Safeguarding Children – In focus
Statutory relationships and health education
The government, in July 2018, published the draft guidance for the new subject of relationships and sex education. Schools that are ready to provide high quality RSE (relationships education in primary schools) should do so from September 2019 and those needing longer to prepare have until September 2020 before they must be teaching the new curriculum.
To embrace the challenges of creating a happy and successful adult life, pupils need knowledge that will enable them to make informed decisions about their wellbeing, health and relationships and build their self-efficacy. Pupils can also put this knowledge into practice as they develop the capacity to make sound decisions when facing risks, challenges and complex contexts. Everyone faces difficult situations in their lives. These subjects have been designed to support young people to develop resilience, to know how and when to ask for help, and to know where to access support.
So what does the introduction of relationships and sex education mean for Hill West? While some of the details in the guidance could change, the draft sets out a clear direction of travel. For the first time, every school in the country must prepare to provide RSE – and schools like us who are doing so already will need to review and update our teaching and curriculum plans in light of the guidance. We will of course start with the content tables in the guidance which set out what pupils should know by the end of primary school. The thematic categories are helpfully organised: families and people who care for me; caring friendships; respectful relationships; online relationships and being safe. The new compulsory subject of health education covers learning about feelings and emotions, more on internet safety and also on puberty.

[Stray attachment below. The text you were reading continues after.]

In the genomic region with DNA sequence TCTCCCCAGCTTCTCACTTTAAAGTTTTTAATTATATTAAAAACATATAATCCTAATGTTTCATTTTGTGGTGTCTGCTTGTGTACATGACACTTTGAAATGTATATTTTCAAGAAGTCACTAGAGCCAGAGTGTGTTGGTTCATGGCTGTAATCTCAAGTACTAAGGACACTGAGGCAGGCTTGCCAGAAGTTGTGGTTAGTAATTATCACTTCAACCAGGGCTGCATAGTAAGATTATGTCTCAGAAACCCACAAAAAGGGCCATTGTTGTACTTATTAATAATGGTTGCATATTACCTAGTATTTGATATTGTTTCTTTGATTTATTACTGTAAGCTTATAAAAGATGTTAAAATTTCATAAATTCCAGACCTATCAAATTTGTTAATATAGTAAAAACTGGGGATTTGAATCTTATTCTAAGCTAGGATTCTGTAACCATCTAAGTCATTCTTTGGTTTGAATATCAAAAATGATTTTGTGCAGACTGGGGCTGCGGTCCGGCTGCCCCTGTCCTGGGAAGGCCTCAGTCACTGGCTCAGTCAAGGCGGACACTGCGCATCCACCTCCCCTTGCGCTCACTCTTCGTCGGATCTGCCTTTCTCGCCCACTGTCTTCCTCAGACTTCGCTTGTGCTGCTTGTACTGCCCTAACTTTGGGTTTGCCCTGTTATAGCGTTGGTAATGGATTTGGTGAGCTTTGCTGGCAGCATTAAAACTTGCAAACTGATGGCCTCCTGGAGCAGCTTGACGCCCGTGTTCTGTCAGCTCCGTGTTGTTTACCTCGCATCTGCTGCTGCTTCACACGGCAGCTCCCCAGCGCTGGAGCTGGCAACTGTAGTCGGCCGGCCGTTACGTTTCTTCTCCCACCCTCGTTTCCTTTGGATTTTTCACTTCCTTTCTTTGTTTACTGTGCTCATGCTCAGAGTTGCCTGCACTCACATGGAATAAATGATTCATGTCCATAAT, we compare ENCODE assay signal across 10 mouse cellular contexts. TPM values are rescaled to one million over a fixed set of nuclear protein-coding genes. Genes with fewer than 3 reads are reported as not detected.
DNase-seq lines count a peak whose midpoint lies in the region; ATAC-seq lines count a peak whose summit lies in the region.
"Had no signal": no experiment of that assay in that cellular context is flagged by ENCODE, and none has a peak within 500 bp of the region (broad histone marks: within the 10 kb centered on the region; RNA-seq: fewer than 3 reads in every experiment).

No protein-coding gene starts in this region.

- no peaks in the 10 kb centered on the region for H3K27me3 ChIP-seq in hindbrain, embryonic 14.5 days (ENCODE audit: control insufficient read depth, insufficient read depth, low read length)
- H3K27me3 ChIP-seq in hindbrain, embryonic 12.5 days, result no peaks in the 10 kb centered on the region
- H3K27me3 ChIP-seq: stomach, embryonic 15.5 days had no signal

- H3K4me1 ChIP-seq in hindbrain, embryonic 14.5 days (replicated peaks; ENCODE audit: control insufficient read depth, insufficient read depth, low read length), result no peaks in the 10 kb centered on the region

The new guidance stipulates that for teaching to be effective “core knowledge is broken down into units of manageable size and communicated clearly to pupils, in a carefully sequenced way, within a planned programme of lessons”. It says that relationships education should start from the beginning of primary school, building on the education in early years. It is essential that the curriculum content is presented through a scheme of work that begins early in primary school and progresses thought-out primary and secondary education and the guidance leaves flexibility for schools to organise the curriculum as they wish.